Although they are still popular with tech types—Julian Assange, the mercurial co-founder of Wiki Leaks, reportedly once maintained profiles on dating sites under the name “Harry Harrison”—they now attract millions of people from many walks of life.
Com Score, a research firm, says Match and Zoosk, two large dating services based in the United States, saw 4.6m and 4.8m unique visitors respectively come to their American sites in November 2010.
Women are especially likely to enlist a friend in helping them craft the perfect profile—30% of female online daters have done this, compared with 16% of men.
Two thirds of online daters—66%—tell us that they have gone on a date with someone they met through a dating site or dating app.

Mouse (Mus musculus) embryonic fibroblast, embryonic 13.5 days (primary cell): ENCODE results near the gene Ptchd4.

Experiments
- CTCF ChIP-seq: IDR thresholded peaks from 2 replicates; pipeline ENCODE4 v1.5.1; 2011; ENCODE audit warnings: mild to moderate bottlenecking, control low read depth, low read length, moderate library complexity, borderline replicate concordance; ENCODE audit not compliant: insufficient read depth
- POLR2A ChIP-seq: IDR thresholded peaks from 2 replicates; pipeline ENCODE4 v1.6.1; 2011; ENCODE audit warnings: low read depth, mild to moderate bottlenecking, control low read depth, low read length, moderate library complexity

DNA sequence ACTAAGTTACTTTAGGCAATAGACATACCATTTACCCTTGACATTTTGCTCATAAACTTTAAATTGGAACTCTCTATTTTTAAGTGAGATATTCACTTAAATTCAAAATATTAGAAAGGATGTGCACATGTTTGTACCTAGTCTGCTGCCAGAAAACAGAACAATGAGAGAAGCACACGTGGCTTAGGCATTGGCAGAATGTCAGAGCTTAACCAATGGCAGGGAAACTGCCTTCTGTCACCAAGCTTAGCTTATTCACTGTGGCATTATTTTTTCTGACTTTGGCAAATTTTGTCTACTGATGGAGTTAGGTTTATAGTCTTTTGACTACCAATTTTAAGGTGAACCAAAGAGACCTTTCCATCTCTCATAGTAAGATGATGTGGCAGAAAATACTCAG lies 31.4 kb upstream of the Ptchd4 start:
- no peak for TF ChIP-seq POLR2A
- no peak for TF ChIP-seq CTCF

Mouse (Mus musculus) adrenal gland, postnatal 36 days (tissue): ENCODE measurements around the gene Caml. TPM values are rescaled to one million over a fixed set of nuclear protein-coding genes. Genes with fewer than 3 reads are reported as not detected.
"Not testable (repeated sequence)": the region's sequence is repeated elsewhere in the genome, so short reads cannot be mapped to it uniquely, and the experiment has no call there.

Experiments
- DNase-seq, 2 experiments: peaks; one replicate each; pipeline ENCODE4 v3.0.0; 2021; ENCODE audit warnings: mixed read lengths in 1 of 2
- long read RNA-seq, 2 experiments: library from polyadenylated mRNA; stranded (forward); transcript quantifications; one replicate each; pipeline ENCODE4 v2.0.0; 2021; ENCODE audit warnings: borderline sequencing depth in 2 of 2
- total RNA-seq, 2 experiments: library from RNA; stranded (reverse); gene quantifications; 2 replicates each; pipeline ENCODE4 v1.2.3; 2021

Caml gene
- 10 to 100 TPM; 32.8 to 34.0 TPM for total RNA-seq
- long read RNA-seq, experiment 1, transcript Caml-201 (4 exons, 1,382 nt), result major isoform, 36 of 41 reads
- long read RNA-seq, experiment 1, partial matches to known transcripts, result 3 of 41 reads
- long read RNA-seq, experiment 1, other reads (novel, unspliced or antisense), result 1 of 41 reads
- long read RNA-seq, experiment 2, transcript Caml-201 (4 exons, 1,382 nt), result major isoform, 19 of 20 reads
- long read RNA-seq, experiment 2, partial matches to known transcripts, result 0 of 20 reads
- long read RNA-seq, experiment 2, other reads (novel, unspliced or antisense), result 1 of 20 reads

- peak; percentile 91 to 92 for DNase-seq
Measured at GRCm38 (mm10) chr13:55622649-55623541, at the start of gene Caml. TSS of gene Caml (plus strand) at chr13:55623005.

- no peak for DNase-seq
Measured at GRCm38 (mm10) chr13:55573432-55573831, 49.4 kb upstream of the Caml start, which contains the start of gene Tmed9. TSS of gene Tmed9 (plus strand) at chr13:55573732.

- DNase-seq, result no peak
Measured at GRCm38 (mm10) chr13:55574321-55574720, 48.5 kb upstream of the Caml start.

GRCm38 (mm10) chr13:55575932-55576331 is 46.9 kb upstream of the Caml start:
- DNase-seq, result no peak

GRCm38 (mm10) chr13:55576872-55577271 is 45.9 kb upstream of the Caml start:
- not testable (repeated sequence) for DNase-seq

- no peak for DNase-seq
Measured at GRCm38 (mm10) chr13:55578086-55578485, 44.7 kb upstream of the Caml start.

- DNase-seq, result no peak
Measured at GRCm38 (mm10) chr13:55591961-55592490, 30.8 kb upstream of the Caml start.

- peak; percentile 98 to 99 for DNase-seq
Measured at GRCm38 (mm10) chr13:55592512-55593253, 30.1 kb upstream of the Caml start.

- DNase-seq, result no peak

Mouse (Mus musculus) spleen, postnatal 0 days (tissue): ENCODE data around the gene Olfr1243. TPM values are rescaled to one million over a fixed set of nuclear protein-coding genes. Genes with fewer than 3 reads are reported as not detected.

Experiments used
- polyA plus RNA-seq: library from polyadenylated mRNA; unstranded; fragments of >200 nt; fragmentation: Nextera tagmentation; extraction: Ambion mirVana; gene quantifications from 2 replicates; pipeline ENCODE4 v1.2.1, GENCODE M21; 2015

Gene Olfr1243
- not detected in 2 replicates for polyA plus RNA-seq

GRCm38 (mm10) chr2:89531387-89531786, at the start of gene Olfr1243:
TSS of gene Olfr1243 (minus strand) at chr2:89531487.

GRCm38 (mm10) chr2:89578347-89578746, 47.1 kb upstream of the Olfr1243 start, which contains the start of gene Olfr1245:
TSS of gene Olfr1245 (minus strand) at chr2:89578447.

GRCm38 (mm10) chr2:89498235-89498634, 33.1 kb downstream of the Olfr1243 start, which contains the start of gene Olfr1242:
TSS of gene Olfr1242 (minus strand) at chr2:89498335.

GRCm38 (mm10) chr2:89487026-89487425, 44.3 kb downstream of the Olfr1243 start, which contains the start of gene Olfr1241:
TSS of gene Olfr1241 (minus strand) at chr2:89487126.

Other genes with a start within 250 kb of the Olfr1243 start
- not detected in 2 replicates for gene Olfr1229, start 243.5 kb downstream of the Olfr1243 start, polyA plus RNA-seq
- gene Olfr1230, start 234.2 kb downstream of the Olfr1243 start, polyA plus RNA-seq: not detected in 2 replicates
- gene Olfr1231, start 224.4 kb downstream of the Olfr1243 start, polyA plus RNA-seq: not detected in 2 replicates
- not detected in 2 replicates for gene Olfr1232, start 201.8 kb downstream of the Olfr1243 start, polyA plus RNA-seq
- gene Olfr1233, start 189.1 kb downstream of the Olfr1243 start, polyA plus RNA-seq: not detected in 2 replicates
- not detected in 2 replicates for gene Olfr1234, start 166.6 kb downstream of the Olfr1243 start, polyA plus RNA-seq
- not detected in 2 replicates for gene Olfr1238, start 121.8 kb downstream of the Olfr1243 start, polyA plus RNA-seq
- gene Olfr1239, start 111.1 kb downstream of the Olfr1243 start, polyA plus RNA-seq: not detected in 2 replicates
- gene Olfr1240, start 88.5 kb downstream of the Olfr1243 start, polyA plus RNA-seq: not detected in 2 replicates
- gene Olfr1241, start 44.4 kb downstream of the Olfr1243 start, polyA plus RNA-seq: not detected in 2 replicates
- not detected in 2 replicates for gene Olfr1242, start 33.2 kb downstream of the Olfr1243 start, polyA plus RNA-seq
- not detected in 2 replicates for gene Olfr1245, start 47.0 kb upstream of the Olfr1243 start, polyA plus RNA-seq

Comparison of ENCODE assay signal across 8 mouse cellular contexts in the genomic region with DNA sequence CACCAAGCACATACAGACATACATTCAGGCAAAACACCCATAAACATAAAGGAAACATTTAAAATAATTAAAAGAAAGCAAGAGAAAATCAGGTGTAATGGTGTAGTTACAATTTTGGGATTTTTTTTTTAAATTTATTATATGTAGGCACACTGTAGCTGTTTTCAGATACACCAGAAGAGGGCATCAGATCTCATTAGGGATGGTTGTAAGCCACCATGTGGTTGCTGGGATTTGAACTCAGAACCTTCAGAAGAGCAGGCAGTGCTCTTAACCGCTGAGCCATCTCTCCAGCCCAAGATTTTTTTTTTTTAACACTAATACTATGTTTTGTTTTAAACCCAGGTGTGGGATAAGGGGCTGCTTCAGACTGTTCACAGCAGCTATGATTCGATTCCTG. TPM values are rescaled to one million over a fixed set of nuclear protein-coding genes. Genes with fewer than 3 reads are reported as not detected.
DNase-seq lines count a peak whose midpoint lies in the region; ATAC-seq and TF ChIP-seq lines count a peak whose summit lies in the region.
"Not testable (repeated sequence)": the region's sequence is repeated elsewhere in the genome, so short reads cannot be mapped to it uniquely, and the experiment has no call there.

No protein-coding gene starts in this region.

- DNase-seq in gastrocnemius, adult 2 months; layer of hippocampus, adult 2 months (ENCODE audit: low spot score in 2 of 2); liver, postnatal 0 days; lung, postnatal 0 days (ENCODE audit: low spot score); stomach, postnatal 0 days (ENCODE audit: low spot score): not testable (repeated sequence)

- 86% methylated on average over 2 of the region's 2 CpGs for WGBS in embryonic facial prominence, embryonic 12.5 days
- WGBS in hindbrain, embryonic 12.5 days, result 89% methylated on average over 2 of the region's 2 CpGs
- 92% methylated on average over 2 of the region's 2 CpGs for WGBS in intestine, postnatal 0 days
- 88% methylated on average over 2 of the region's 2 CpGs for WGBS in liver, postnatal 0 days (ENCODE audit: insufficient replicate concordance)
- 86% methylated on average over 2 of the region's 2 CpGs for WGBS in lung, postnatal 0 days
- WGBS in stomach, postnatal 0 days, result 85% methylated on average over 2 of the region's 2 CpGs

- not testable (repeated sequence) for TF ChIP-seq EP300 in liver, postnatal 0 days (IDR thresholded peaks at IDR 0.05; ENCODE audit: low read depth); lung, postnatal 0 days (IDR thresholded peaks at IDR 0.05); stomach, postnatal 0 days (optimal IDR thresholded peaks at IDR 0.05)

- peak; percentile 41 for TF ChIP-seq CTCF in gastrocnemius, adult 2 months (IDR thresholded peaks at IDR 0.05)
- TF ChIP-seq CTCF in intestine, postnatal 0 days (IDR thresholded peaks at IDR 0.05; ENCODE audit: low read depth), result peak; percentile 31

That is a substantial increase from the 43% of online daters who had actually progressed to the date stage when we first asked this question in 2005.
“The period between New Year's Day and Valentine's Day is our busiest six weeks of the year,” explains Sam Yagan, the boss of Ok Cupid, a big American dating site.
Once seen as the last resort for a bunch of lonely geeks, online-dating services have gradually shed much of the stigma formerly associated with them.
But it still means that one-third of online daters have not yet met up in real life with someone they initially found on an online dating site.
One-in-five online daters have asked someone else to help them with their profile.
Here are five facts about online dating: Online dating has lost much of its stigma, and a majority of Americans now say online dating is a good way to meet people.
When we first studied online dating habits in 2005, most Americans had little exposure to online dating or to the people who used it, and they tended to view it as a subpar way of meeting people.
Today, nearly half of the public knows someone who uses online dating or who has met a spouse or partner via online dating – and attitudes toward online dating have grown progressively more positive.